Moos News

Feeding Calves More Pays Off in the Long Run

The Canadian National Dairy Study from 2015 showed that on average, dairy farmers are feeding their calves a maximum of 8 litres of milk or milk replacer a day. However, a third of producers are feeding less than 6 litres of milk per day, which by industry standards, is inadequate. Many benefits can be achieved when feeding calves more than 8 L per day. In fact, calves will easily drink 8-12 litres a day if they are not limited.

 

The benefits of feeding calves more have been well documented in research, and calves fed 8 litres per day or more will have improved:

  • Immune function

  • Growth

  • Rates of resolution of diarrhea

  • Utilization of energy and crude protein for body weight gained

  • Age at first calving

  • Body weight at calving, milk production, and milk fat yield

 

A heifer calf fed more milk will be able to increase mammary gland mass and development which results in increased milk production down the road. Average daily gain is a simple way to estimate these production increases. It is something that can be calculated on farm with a little bit of time and record keeping.

Compare the ADGs that can be expected with different quantities of milk feeding:

 

Milk Volume Fed – Expected Average Daily Gain

  • 4-5 L – 0.5 kg

  • 8 L or more 0.8 kg - 1.2 kg

 

With every additional 100 g of average daily gain (over the 0.5 kg minimum), an additional 155 kg of milk production can be expected in the first lactation. This shows that feeding more milk is a huge opportunity for producers to maximize the performance of their replacement heifers, in addition to the many other health benefits mentioned above.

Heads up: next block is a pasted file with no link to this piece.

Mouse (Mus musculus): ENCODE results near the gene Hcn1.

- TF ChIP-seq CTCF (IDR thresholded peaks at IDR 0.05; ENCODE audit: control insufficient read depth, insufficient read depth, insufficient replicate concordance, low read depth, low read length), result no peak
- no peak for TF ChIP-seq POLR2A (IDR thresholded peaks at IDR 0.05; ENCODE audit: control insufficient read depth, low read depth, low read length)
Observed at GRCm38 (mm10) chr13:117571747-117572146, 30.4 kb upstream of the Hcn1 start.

So how can this be achieved on farm?

 

Labour is an obvious limiting factor when deciding how to increase milk volume fed to calves. It is important to keep in mind that feedings should not exceed 4.5 L at a time. Ideally, the frequency of feeding is increased. However, if this cannot be done, a maximum of 8-9 L of milk a day could be provided in 2 feedings. If calves are currently being fed much less than this, this feeding volume should be gradually achieved through a slower increase, in order to avoid digestion issues like bloat, rumen acidosis and abomasal ulcers. Lastly, if more milk is going to be fed to calves, it should be clean and of consistent quality. A common misconception is that feeding more milk results in scours. This is likely true if the milk is not clean and has increased bacterial contamination and is then fed in higher amounts. However if milk is clean and increased gradually, more scours is unlikely.

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